In its short life the Browser Day has succeeded for reasons too complex to develop in this short piece, but of central importance was the fact that, although the project worked with art colleges, it was initiated outside of any conventional educational institution. An example of "tactical education" in practice. This was important because the educational establishment is largely defined and confined by the classical dichotomy of the humanities on one side of the fence and science and technology on the other. But anyone who visits, even a few, of the numerous new media conferences, festivals and exhibitions, will discover that this is one area in our culture in which the humanities vs. science dichotomy is plainly false. The society that C.P. Snow, writing in the 1950’s, described as based on two cultures is rapidly becoming one culture.
At the World Economic Forum in Davos, a frustrated CEO in his late 50s declared angrily that “people don’t watch technology or the media, they watch what is ON the media.” In other words content is king. Statements like this which sound so reassuringly like common sense demonstrate a profound generational difference. The past decades (the post Mcluhan decades) have produced a generation that is intensely fascinated by the nature and power of media tools, not simply as carriers of data, but as conceptual frameworks (brainframes). Each of which creates distinctive forms of culture and awareness. Recent generations (with their passion for science fiction) instinctively recognize that we cannot separate ourselves from our technologies, including our media. Technologies are not simply an add on, they are part of who (or what) we are. We make our tools, then they make us. This is not a description of a simple technological determinism but of an infinitely complex feedback system.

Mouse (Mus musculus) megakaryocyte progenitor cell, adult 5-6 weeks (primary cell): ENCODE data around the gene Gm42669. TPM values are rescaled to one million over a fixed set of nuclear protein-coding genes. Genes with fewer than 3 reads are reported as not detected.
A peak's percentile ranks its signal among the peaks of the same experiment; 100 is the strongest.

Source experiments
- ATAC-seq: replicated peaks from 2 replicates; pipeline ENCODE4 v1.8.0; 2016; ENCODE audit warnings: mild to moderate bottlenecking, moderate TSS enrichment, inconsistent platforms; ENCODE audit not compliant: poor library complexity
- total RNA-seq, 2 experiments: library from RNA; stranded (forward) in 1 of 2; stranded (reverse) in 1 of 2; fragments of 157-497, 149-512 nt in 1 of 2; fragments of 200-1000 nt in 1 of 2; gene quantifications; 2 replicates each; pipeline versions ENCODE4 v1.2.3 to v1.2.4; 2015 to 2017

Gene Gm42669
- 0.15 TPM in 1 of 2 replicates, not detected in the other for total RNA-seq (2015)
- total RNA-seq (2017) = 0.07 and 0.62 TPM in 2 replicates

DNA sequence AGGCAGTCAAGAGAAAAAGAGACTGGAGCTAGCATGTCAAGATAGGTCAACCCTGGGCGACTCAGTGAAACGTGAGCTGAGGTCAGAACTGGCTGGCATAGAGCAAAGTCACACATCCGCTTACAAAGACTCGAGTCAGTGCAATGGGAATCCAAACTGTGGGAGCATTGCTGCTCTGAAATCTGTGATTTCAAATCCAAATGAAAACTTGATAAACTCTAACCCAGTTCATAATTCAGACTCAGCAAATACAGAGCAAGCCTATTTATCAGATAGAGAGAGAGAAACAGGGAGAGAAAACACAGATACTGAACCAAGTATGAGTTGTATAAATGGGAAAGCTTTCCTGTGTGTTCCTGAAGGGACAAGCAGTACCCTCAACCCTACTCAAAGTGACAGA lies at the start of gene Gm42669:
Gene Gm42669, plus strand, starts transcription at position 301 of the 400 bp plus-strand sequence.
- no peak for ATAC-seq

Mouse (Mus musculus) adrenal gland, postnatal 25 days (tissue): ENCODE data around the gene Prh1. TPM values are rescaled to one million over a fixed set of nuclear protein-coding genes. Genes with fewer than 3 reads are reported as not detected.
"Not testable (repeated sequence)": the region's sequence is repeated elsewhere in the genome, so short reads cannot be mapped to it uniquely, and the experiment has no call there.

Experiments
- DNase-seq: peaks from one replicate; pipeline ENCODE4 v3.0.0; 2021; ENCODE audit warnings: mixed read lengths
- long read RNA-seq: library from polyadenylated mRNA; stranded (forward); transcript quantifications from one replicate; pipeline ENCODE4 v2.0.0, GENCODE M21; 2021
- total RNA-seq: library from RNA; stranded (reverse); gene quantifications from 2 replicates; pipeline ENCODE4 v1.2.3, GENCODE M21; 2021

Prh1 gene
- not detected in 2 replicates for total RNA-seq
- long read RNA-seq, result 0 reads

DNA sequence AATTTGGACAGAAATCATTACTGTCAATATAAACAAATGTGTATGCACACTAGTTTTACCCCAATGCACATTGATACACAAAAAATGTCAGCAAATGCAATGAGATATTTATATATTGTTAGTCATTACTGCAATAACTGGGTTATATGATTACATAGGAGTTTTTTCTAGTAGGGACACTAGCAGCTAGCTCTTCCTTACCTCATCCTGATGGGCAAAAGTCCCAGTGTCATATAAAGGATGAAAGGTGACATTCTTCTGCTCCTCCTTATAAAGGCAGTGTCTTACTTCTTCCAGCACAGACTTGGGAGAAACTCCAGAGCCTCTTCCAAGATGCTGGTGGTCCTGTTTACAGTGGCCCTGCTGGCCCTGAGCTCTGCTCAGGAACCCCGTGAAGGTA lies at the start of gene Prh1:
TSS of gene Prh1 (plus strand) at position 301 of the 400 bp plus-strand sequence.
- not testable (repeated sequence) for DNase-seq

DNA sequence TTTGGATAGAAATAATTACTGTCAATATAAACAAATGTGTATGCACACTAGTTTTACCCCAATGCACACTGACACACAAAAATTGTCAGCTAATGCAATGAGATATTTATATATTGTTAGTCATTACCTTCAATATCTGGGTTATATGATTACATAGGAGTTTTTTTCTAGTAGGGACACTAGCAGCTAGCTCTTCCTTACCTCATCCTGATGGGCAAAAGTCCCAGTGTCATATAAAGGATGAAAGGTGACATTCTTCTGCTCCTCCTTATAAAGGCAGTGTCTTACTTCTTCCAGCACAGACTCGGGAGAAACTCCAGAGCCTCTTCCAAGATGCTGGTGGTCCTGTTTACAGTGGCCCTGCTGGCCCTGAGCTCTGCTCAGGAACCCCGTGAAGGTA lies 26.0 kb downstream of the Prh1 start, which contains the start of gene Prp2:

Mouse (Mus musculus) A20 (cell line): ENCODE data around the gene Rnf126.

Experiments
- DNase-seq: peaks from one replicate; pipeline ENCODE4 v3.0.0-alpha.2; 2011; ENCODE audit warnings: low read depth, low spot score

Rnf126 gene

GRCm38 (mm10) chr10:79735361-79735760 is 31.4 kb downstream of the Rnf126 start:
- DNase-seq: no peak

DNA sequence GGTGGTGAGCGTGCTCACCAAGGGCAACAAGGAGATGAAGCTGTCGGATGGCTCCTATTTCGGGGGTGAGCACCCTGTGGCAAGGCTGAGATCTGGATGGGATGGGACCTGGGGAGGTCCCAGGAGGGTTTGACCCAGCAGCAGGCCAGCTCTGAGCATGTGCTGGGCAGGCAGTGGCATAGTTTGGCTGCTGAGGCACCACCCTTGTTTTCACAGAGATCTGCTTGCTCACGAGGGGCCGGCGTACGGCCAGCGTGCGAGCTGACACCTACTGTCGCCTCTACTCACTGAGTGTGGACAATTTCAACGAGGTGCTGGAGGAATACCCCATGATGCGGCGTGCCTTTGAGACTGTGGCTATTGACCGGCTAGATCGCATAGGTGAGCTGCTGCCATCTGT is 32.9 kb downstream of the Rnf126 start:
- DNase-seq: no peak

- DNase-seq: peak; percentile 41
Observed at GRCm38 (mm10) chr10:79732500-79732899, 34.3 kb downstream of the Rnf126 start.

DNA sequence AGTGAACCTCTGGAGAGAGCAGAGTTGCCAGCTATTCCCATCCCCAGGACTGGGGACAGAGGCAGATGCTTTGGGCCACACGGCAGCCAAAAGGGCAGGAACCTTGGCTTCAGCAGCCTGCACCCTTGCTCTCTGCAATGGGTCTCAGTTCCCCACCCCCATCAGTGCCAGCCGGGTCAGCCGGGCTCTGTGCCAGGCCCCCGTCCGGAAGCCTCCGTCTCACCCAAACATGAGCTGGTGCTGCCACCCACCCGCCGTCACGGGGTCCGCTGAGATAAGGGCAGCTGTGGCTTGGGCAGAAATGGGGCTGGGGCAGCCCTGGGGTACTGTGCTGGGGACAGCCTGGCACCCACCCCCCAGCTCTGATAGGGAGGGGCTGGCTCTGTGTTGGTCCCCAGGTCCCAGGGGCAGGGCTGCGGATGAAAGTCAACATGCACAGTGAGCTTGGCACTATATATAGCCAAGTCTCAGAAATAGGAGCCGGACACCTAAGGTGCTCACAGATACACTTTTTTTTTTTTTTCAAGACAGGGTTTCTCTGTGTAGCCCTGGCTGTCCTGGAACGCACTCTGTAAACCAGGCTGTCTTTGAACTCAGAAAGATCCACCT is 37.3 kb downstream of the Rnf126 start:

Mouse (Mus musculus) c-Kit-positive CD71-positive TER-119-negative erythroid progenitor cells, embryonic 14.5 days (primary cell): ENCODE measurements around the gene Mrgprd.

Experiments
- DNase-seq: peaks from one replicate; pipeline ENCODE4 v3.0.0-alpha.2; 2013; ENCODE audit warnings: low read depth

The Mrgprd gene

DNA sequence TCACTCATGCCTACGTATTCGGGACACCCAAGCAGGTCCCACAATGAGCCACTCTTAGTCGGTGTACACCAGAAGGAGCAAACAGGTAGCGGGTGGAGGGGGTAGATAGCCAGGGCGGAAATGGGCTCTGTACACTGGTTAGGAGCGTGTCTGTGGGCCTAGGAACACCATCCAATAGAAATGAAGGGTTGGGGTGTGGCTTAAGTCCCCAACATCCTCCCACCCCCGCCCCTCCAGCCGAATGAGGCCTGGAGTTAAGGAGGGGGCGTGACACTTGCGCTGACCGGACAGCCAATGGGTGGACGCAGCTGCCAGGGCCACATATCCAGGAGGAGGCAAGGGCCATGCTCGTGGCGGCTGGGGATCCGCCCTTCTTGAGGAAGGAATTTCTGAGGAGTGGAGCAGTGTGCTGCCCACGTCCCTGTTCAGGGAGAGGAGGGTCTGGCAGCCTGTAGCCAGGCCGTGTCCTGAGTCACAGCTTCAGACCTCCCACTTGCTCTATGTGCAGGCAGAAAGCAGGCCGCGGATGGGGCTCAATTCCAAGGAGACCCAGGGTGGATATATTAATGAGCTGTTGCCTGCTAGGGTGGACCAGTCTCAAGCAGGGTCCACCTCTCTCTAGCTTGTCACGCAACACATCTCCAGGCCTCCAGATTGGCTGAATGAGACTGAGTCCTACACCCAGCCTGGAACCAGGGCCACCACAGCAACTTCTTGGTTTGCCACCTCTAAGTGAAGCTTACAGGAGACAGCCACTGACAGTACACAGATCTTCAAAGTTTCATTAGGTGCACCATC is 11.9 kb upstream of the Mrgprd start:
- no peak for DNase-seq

The 4th International Browserday will take place on March 29th, 2001 at the Great Hall, Cooper Union in New York City.
The Browser day succeeded because it recognized that new media do not just provide access to culture they ARE culture. A new form of, “techno culture,” a distinctive discourse which has emerged over the last four decades. As yet it has limited legitimation in the educational and cultural establishment, but its impact, economically, politically and culturally is already being seen as defining our age.